A reference conception problem

Excuse me if it is a stupid question:

struct G { n: i32 }
let g = G { n: 10 };
let d = (&g).n;
if let i32 = d { println!("ddd") };

Here &g is Pointer, why can I asscess its field named n while it is just a Pointer?

For the below explanation, let me introduce another variable to give the reference a name.

struct G { n: i32 }
let g: G = G { n: 10 };
let r: &G = &g;
let d: i32 = r.n;
println!("d is {d}");

Where other languages such as C require you to dereference a pointer in order to access fields, as in d = (*r).n;, and even introduce a new operator to make this operation more readable: d = r->n, in Rust, a different approach is taken. You can still be explicit and use

let d: i32 = (*r).n;

(Here, r is &G, and dereferencing gives *r: G, of which then the field n can be accessed.)

But where C requires you to write r->n, Rust chose to let you re-use the r.n notation. This is made possible by rules to automatically introduce dereferencing operators for field access operations as well as for method calls, as necessary, in order for the field or method to successfully be found. Of course this is a trade-off, the downside is that the operation becomes less explicit, and also that cases where multiple types —say, G and &G– would both have a method of the same name become ambiguous in principle, and resolved by some slightly nontrivial order of priority in practice, (although the actually complicated full set of rules really only applies for methods, since the types &T and &mut T which will be considered for method calls don’t have any fields).

In practice, IMO the benefits of the convenience are probably worth it; the “ambiguity”-related problems mentioned above come up occasionally, but not too often —e.g. this recent thread is a problem encountered because of it— and the downside of code being less explicit, in particular the fact that a dereferencing operation might be hidden is a lot more reasonable in Rust than in, say, C because of Rust’s memory safety, so you don’t need to be careful about and review every single instance of dereferencing in Rust. And in unsafe Rust, where you can dereference raw pointers (like you’d do in C all the time), this convenience feature goes away for those raw pointers, any you’d need to explicitly write something like (*p).n again, if p: *const G is a raw pointer, so the dereferencing stays explicit and easy to spot in code review.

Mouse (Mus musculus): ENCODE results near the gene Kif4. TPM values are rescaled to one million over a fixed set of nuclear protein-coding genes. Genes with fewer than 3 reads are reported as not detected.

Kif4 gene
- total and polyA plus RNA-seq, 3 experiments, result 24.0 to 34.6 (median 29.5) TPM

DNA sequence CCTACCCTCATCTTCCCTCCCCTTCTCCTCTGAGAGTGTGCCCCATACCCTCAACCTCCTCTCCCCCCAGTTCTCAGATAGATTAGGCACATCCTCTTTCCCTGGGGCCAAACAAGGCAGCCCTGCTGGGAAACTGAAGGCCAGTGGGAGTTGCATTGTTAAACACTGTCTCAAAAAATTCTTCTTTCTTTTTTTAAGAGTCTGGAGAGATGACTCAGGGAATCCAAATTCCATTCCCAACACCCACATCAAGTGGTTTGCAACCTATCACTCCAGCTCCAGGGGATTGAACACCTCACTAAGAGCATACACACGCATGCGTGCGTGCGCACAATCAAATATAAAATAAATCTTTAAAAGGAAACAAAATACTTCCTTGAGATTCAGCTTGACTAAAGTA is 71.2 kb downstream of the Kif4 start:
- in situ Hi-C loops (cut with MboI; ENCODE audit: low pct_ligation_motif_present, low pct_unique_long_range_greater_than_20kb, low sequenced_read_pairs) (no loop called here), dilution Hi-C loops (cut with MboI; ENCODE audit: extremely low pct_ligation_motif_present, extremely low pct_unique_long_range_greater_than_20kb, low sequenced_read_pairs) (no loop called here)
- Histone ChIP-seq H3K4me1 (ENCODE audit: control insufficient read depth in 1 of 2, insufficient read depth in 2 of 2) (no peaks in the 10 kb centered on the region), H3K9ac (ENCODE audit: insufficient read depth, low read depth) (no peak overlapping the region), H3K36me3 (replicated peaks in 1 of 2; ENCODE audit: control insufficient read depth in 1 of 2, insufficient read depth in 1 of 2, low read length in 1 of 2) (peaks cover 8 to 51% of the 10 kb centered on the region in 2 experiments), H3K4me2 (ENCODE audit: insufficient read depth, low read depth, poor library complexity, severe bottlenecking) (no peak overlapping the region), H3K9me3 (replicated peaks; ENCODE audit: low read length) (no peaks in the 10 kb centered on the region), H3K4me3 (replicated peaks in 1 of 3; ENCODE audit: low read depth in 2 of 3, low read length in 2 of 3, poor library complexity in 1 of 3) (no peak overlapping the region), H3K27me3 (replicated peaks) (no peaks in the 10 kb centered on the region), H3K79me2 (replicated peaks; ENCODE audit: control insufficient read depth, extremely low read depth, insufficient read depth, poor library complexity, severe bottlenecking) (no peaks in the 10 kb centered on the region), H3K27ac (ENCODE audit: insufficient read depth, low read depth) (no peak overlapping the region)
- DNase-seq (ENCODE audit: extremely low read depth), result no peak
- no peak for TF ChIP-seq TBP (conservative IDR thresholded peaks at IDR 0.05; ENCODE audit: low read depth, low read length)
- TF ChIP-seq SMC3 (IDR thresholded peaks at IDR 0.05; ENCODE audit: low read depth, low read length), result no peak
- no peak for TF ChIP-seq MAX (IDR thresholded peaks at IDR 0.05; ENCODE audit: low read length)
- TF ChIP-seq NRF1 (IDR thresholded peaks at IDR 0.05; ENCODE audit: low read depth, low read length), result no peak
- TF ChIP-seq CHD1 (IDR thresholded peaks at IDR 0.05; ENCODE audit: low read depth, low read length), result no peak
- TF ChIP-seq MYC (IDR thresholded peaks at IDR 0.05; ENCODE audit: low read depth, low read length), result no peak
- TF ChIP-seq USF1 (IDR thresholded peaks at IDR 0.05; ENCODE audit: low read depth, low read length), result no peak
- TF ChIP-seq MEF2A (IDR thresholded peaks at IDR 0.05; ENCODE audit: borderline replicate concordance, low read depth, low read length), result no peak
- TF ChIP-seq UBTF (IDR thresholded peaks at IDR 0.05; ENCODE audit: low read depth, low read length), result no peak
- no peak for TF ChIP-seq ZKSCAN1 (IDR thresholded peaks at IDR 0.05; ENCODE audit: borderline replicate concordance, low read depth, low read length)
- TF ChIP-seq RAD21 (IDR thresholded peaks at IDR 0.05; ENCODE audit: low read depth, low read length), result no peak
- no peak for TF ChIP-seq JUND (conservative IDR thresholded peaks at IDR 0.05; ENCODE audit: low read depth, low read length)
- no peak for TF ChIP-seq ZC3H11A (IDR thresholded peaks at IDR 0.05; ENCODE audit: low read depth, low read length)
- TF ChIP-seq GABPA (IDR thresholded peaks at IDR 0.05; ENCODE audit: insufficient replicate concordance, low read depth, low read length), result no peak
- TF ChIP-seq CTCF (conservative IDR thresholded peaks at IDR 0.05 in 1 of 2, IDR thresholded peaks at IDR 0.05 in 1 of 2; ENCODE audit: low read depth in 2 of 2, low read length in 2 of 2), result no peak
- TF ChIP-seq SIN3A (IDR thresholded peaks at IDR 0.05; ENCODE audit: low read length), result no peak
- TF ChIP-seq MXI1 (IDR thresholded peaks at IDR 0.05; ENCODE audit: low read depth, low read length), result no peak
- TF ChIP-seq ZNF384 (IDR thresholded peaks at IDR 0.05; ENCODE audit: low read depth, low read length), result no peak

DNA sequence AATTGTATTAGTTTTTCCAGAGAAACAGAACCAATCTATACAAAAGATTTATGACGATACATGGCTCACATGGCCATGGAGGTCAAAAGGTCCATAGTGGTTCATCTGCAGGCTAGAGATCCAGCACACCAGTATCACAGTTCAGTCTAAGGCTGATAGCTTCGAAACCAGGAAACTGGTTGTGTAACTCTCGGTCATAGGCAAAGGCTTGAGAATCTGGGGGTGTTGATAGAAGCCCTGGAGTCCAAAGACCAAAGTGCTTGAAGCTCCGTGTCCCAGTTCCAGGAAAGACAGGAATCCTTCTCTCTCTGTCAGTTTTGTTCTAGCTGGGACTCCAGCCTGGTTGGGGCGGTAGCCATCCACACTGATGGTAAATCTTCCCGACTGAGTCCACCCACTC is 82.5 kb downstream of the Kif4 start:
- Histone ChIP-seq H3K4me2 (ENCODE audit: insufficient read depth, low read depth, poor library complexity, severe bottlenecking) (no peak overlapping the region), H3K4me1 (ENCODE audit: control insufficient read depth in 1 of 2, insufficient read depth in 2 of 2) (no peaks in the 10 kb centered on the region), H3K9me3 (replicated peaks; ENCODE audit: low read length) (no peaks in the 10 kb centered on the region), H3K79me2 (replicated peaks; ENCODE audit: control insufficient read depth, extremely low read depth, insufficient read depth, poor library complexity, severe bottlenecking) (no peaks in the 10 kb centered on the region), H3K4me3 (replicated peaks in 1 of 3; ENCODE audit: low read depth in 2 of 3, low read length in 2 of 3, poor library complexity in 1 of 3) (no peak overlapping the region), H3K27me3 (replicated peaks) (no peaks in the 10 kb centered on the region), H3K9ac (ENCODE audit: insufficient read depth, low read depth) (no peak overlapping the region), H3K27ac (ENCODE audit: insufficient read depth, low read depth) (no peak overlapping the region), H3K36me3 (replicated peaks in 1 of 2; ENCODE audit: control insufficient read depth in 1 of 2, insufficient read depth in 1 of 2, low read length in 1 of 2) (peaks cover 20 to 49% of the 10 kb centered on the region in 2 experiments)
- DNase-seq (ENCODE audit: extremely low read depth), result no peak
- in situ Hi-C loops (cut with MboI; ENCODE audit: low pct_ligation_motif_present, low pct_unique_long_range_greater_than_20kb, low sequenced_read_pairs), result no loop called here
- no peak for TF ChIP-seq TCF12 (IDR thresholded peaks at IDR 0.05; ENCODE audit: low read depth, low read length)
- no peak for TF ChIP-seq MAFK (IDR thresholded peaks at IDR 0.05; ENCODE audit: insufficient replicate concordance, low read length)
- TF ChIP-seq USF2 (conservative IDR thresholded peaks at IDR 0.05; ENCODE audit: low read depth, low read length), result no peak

The whole reason C has the -> operator instead of simply combining * with . is to avoid the need for parentheses in (*p).v.

The only reason you need those parentheses is that *p.v is ambiguous and requires precedence rules to distinguish (*p).v from *(p.v) (it means the latter of course).

The only reason it is ambiguous in the first place is that * is a prefix rather than a suffix operator.

Pascal solves this much more nicely: the dereference operator is suffix ^ and you write unambiguously either p^.v or p.v^.


I'm still confusing about this, here is an example:

 let mut a = String::from("things");
 let g = G { z: &mut a };
 let d = &g;

[E0596] Error: cannot borrow `*d.z` as mutable, as it is behind a `&` reference
 4 │     let d = &g;
   ·             ─┬  
   ·              ╰── help: consider changing this to be a mutable reference: `&mut g`
 5 │     (d.z).clear()
   ·     ──────┬──────  
   ·           ╰──────── `d` is a `&` reference, so the data it refers to cannot be borrowed as mutable
   · Note: You can change an existing variable to mutable like: `let mut x = x;`

When I call (d.z).clear(), I guess there is a process like this:

let k = d.z;

According to Automatic dereferencing rule, when calling d.z is accually calling (*d).z, so k is &mut a. So if k is &mut a, why it can't call clear?

I have some guess in the process: the compiler see clear() first, and needs (d.z) is a mutable borrow. When it need (d.z) is a mutable borrow, it needs d is a mutable borrow. Then if compiler think d is mutable borrow, it do (*d).z.clear(). But it sees d = &g, that is not a mutable borrow, so the error above happened.